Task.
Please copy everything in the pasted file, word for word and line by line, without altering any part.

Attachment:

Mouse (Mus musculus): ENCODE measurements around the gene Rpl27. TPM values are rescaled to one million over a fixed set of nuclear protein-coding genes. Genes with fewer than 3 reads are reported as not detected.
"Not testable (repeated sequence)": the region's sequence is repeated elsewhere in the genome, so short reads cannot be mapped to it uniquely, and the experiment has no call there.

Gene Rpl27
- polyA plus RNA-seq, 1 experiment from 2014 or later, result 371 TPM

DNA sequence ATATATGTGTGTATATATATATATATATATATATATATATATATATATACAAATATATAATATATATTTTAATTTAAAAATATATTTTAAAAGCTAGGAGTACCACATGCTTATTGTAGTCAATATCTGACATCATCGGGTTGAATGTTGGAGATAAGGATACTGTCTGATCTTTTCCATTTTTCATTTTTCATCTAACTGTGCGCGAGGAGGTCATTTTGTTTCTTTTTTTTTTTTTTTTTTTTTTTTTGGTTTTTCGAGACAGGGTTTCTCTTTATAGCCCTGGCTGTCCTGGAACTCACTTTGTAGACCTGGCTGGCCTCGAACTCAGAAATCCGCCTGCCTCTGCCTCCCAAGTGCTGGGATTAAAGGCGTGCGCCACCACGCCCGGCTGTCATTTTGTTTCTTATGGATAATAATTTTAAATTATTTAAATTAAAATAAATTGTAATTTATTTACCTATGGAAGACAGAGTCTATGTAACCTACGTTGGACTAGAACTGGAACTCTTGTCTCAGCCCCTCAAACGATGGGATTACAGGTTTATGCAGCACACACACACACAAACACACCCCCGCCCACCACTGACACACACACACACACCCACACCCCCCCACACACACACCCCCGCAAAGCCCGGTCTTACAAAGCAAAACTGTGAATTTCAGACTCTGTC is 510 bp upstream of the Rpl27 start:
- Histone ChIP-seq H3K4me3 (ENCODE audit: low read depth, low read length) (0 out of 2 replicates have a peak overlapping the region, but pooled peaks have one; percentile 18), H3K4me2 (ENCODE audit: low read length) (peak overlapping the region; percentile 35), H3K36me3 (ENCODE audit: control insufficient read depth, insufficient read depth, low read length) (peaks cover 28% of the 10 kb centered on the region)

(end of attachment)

Mouse (Mus musculus): ENCODE measurements around the gene Rpl27. TPM values are rescaled to one million over a fixed set of nuclear protein-coding genes. Genes with fewer than 3 reads are reported as not detected.
"Not testable (repeated sequence)": the region's sequence is repeated elsewhere in the genome, so short reads cannot be mapped to it uniquely, and the experiment has no call there.

Gene Rpl27
- polyA plus RNA-seq, 1 experiment from 2014 or later, result 371 TPM

DNA sequence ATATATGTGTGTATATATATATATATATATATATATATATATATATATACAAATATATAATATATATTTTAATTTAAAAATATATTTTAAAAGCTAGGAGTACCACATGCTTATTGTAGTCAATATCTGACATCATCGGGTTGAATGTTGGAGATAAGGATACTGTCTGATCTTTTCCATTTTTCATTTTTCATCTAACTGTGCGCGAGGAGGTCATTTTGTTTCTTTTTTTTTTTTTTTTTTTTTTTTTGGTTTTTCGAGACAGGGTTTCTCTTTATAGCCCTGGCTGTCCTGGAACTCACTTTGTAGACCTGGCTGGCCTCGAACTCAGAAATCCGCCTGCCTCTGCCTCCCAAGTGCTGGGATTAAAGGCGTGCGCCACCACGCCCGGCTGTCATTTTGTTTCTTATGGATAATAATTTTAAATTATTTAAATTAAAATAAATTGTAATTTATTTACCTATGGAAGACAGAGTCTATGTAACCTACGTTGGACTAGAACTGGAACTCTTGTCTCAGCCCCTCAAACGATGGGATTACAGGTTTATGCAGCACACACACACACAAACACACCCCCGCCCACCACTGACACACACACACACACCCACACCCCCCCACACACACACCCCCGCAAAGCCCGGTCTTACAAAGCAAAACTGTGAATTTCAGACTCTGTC is 510 bp upstream of the Rpl27 start:
- Histone ChIP-seq H3K4me3 (ENCODE audit: low read depth, low read length) (0 out of 2 replicates have a peak overlapping the region, but pooled peaks have one; percentile 18), H3K4me2 (ENCODE audit: low read length) (peak overlapping the region; percentile 35), H3K36me3 (ENCODE audit: control insufficient read depth, insufficient read depth, low read length) (peaks cover 28% of the 10 kb centered on the region)